I was (Carolina) blue. Unlike my beloved Tar Heel hoops squad, my unstoppable opponent was bludgeoning me into submission. Obsessive-compulsive disorder, depression, and anxiety nearly toppled me during my college years. The issue is bigger than my beloved alma mater: On university campuses, mental health issues affect 25 percent of the student body.

I bleed Tar Heel blue. I founded a student organization on campus, graduated with a shiny GPA, and studied abroad in Australia. I rejoiced on Franklin Street when the Heels upended Duke. From riveting seminars to proud traditions, Chapel Hill provided the quintessential university experience.

Continue Reading

ADHD and ADD

How to Stop Stressing about Work & Finally Fall Asleep

If you’re like most people, you’ve been affected by stress-related sleep problems at some point, lying awake at night filled with anxiety about your career and the future.

Often everyday worries about impending deadlines and your to-do list give way to bigger, more stressful questioning, “Is this job really what I want to be doing with my life? What if I quit? Will I ever discover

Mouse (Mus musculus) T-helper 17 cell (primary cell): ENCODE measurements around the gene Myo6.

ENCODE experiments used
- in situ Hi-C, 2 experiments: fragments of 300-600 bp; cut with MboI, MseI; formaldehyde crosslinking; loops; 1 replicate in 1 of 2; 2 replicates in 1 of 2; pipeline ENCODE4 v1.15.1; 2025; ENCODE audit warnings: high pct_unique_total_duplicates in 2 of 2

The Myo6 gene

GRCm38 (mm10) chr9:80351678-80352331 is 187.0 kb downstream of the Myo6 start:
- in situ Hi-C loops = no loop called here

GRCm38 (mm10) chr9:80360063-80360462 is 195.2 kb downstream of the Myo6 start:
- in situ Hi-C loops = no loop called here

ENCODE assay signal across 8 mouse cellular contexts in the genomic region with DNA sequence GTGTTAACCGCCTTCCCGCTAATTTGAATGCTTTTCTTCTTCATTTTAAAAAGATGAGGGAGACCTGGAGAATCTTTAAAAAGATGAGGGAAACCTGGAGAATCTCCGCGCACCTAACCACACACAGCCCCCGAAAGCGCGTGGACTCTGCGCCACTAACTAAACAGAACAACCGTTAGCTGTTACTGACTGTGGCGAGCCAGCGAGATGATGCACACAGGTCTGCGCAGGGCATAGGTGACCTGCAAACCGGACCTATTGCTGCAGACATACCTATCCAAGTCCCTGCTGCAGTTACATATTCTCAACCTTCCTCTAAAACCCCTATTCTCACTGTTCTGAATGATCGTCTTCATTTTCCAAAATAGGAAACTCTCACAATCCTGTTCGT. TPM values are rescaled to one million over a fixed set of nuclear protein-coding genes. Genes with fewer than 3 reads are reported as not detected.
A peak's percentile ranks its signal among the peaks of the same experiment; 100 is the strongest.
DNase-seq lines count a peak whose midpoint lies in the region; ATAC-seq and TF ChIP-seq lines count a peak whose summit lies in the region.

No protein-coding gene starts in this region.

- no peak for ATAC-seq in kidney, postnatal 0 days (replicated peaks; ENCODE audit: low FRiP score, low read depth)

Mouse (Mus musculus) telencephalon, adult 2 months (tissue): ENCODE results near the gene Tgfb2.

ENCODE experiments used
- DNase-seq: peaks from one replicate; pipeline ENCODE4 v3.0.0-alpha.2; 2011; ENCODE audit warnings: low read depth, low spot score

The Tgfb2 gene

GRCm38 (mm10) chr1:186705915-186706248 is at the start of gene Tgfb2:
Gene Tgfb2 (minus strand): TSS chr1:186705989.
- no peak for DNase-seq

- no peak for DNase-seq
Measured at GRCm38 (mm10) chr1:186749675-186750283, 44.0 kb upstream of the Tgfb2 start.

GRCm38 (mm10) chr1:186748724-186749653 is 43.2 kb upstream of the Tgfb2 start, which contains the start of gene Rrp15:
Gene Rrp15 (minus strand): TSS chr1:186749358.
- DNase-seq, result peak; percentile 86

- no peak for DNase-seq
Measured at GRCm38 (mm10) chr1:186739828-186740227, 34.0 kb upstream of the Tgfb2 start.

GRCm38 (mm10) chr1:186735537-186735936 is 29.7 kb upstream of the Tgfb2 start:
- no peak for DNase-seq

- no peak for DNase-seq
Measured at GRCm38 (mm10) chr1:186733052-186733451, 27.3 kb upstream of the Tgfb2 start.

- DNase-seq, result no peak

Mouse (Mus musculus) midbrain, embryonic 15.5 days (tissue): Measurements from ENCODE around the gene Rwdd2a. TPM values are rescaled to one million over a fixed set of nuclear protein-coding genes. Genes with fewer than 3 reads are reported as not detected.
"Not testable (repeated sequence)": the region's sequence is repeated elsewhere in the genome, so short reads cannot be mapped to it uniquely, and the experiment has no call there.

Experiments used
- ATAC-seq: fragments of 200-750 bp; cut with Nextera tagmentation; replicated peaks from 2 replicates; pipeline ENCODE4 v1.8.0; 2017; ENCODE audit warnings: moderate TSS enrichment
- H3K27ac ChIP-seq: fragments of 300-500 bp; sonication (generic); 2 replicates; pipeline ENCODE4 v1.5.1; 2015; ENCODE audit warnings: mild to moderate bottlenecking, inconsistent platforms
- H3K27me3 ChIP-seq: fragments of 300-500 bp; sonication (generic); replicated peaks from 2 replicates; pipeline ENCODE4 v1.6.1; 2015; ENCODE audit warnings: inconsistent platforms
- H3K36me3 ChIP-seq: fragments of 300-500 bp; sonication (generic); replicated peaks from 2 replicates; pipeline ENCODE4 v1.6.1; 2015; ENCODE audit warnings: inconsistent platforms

Continue Reading

Aging

Going Back to School Later in Life

This past September my mother, at age 70-something, returned to graduate school after a 40-year career in interior design.

Going back to school brought great joy to her life. She loved learning and being part of a collegiate community with its accompanying youthful energy and enthusiasm. But she also experienced high anxiety about grades, keeping up with the workload, reading small print with her failing eyesight, and getting to class in bad weather.

When I went back to school at age 39, I also remember feeling both excitement and fear. My mind raced with questions: will I be able to study and do well while maintaining my family responsibilities? Will I be the oldest in my class? Will I still have the focus to study after all these years? Will the classes be interesting? Is it worth the money that school costs? Will it lead to a better life? I had many hopes and dreams but also the fear of failure, dread of embarrassment, and anxiety about all the unknowns.